Encyclopedia of Religion
and Society

William H. Swatos, Jr. Editor

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One of the most successful and conspicuous of the new or Eastern-import religions springing out of the counterculture, often known as the "Hare Krishna" movement.

It was brought to the West in 1965 by A. C. Bhaktivedanta Swami Prabhupada Bhaktivedanta (1896-1977), who arrived in New York City and began to attract participants in the kirtan of chanting the HARE KRISHNA mahamantra . Srila Prabhupada, as he is called by the devotees, was a former manager for a pharmaceutical company in India and a translator of ancient Vedic scriptures into English. Upon his retirement, his guru charged him with bringing Krishna consciousness to the West. The movement attracted youthful members of the counterculture disillusioned with drugs and hippie utopian ideals. Initiates recited four vows—renouncing meat, drugs, illicit sex, and gambling—were given sanskrit names, and promised to chant 16 rounds of the HARE KRISHNA mantra, which requires two and a half hours daily. Members donated their assets to the temple and, until recently, lived communally. By the time of his death, Prabhupada had initiated about 10,000 devotees worldwide and established temples throughout the world.

ISKCON might be described as a sect or denomination of Hinduism, as it is rooted in the bhakti tradition and venerates its sixteenth-century founder, Sri Chaitanya Mahaprabhu. Evangelical methods include preaching, distributing books and the Back to Godhead magazine, public chanting of the HARE KRISHNA mantra, and offering free feasts on Sundays.

ISKCON is administered by the Governing Body Commissioners, who are responsible for the different geographic zones. Since Prabhupada's death, the spiritual leadership resides in the initiating gurus, who counsel their individual chelas . Local parishes are tended by a temple president. Only men can hold leadership positions. The movement has been beset with schisms and controversies since the guru's death, mainly at the large dairy-farming commune in West Virginia, New Vrindavan, where a murder investigation focused on Swami Kirtananda, who claimed to be Prabhpada's successor in the Indian tradition of disciplic succession. Charges were eventually dropped, and ISKCON appears to be adopting a more accommodating stance toward society. The communal structure and monastic life are declining in favor of family-centered communities and neighborhoods.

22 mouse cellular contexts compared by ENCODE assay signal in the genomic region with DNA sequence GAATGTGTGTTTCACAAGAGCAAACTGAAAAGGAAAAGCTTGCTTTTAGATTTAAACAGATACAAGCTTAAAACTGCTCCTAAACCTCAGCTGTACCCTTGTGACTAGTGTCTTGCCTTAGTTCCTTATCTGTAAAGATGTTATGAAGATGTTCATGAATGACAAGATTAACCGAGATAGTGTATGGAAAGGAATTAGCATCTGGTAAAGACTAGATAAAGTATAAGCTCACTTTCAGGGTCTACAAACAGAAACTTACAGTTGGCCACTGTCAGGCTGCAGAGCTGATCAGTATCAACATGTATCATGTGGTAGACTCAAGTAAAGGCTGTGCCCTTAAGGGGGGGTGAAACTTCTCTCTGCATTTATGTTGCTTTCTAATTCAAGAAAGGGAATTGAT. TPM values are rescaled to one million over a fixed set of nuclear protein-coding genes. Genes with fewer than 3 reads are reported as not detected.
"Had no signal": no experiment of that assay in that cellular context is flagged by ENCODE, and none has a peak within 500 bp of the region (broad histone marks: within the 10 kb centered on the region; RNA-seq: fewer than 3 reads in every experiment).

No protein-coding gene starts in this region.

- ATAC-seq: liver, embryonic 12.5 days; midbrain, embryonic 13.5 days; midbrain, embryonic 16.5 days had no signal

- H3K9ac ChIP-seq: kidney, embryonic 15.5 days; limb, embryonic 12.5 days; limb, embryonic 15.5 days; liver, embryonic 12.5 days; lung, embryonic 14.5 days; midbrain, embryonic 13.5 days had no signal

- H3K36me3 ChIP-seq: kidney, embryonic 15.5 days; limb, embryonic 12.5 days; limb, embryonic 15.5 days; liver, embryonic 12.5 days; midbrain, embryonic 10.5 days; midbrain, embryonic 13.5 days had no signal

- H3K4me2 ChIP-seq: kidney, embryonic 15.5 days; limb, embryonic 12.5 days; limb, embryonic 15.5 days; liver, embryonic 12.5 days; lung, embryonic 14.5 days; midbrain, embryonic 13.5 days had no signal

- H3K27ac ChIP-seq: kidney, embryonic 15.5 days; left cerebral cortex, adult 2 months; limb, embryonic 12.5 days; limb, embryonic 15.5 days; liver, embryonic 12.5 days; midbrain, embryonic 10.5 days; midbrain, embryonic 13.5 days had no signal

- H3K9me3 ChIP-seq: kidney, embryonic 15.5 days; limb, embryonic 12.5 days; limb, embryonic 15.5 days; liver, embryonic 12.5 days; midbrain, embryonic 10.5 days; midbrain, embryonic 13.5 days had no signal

Social scientific literature focuses on ISKCON's historical roots and beliefs (see Judah 1974, Gelberg 1991); for ISKCON's later history and organizational changes, see Rochford (1985) and Gelberg (1992).

Susan J. Palmer


D. G. Bromley and L. D. Shinn (eds.), Krishna Consciousness in the West (Lewisburg, Pa.: Bucknell University Press, 1989)

D. G. Bromley and A. Shupe, Jr., Strange Gods (Boston: Beacon, 1981)

F. Daner, American Children of Krishna (New York: Holt, 1976)

S. J. Gelberg, The Hare Krishna Movement (New York: Garland, 1991)

S. J. Gelberg, "The Call of the Lotus-Eyed Lord," in When Prophets Die , ed. T. Miller (Albany: SUNY Press, 1992): 149-164

G. Johnson, "The Hare Krishna in San Francisco," in The New Religious Consciousness , ed. C. Glock and R. Bellah (Los Angeles: University of California Press, 1976): 34-51

S. Judah, Hare Krishna and the Counterculture (New York: Wiley, 1974)

E. B. Rochford, Hare Krishna in America (New Brunswick, N.J.: Rutgers University Press, 1985)

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